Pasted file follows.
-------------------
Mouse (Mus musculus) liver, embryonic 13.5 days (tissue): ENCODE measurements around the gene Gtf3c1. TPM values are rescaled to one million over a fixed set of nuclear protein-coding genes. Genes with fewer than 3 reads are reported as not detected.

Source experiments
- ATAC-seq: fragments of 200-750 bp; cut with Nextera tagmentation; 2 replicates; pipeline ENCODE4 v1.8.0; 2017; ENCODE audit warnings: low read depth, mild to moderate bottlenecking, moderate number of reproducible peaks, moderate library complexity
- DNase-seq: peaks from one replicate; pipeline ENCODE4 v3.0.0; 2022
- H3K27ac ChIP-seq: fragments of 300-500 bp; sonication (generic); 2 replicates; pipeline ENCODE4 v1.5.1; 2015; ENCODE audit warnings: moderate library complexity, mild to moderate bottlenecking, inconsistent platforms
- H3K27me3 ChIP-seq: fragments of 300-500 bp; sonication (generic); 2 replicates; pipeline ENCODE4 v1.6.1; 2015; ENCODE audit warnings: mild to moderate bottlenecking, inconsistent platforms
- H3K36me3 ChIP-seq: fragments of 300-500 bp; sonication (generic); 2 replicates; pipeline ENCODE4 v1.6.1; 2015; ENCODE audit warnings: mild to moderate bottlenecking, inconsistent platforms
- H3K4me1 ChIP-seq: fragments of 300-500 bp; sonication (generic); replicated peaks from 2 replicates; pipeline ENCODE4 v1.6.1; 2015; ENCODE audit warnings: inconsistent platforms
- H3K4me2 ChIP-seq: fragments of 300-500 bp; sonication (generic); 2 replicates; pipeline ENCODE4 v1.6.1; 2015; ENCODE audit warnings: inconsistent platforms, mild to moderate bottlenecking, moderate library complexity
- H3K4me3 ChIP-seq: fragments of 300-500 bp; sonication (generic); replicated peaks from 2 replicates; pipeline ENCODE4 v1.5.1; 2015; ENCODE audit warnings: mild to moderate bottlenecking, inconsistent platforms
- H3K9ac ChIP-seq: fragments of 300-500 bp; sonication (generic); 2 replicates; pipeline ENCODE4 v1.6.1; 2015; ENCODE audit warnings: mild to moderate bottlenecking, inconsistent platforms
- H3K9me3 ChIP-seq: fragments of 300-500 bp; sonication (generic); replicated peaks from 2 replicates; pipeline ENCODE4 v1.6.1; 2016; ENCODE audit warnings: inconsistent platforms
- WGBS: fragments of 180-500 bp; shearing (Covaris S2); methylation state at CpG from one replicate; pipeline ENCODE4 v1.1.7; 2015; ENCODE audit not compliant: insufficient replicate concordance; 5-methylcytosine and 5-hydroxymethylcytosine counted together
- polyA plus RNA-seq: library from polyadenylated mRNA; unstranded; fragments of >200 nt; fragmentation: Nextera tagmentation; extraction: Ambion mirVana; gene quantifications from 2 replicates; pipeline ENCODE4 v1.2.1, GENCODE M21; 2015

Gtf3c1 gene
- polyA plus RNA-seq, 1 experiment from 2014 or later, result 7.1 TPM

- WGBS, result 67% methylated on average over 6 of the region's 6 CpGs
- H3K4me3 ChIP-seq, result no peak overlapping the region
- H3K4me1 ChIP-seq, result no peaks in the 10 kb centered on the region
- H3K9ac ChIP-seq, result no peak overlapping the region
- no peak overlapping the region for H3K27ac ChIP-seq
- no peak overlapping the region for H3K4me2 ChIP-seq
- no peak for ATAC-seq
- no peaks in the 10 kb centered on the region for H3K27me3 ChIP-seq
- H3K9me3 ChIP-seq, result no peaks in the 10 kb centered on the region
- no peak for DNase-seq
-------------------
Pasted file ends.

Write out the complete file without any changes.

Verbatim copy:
Mouse (Mus musculus) liver, embryonic 13.5 days (tissue): ENCODE measurements around the gene Gtf3c1. TPM values are rescaled to one million over a fixed set of nuclear protein-coding genes. Genes with fewer than 3 reads are reported as not detected.

Source experiments
- ATAC-seq: fragments of 200-750 bp; cut with Nextera tagmentation; 2 replicates; pipeline ENCODE4 v1.8.0; 2017; ENCODE audit warnings: low read depth, mild to moderate bottlenecking, moderate number of reproducible peaks, moderate library complexity
- DNase-seq: peaks from one replicate; pipeline ENCODE4 v3.0.0; 2022
- H3K27ac ChIP-seq: fragments of 300-500 bp; sonication (generic); 2 replicates; pipeline ENCODE4 v1.5.1; 2015; ENCODE audit warnings: moderate library complexity, mild to moderate bottlenecking, inconsistent platforms
- H3K27me3 ChIP-seq: fragments of 300-500 bp; sonication (generic); 2 replicates; pipeline ENCODE4 v1.6.1; 2015; ENCODE audit warnings: mild to moderate bottlenecking, inconsistent platforms
- H3K36me3 ChIP-seq: fragments of 300-500 bp; sonication (generic); 2 replicates; pipeline ENCODE4 v1.6.1; 2015; ENCODE audit warnings: mild to moderate bottlenecking, inconsistent platforms
- H3K4me1 ChIP-seq: fragments of 300-500 bp; sonication (generic); replicated peaks from 2 replicates; pipeline ENCODE4 v1.6.1; 2015; ENCODE audit warnings: inconsistent platforms
- H3K4me2 ChIP-seq: fragments of 300-500 bp; sonication (generic); 2 replicates; pipeline ENCODE4 v1.6.1; 2015; ENCODE audit warnings: inconsistent platforms, mild to moderate bottlenecking, moderate library complexity
- H3K4me3 ChIP-seq: fragments of 300-500 bp; sonication (generic); replicated peaks from 2 replicates; pipeline ENCODE4 v1.5.1; 2015; ENCODE audit warnings: mild to moderate bottlenecking, inconsistent platforms
- H3K9ac ChIP-seq: fragments of 300-500 bp; sonication (generic); 2 replicates; pipeline ENCODE4 v1.6.1; 2015; ENCODE audit warnings: mild to moderate bottlenecking, inconsistent platforms
- H3K9me3 ChIP-seq: fragments of 300-500 bp; sonication (generic); replicated peaks from 2 replicates; pipeline ENCODE4 v1.6.1; 2016; ENCODE audit warnings: inconsistent platforms
- WGBS: fragments of 180-500 bp; shearing (Covaris S2); methylation state at CpG from one replicate; pipeline ENCODE4 v1.1.7; 2015; ENCODE audit not compliant: insufficient replicate concordance; 5-methylcytosine and 5-hydroxymethylcytosine counted together
- polyA plus RNA-seq: library from polyadenylated mRNA; unstranded; fragments of >200 nt; fragmentation: Nextera tagmentation; extraction: Ambion mirVana; gene quantifications from 2 replicates; pipeline ENCODE4 v1.2.1, GENCODE M21; 2015

Gtf3c1 gene
- polyA plus RNA-seq, 1 experiment from 2014 or later, result 7.1 TPM

- WGBS, result 67% methylated on average over 6 of the region's 6 CpGs
- H3K4me3 ChIP-seq, result no peak overlapping the region
- H3K4me1 ChIP-seq, result no peaks in the 10 kb centered on the region
- H3K9ac ChIP-seq, result no peak overlapping the region
- no peak overlapping the region for H3K27ac ChIP-seq
- no peak overlapping the region for H3K4me2 ChIP-seq
- no peak for ATAC-seq
- no peaks in the 10 kb centered on the region for H3K27me3 ChIP-seq
- H3K9me3 ChIP-seq, result no peaks in the 10 kb centered on the region
- no peak for DNase-seq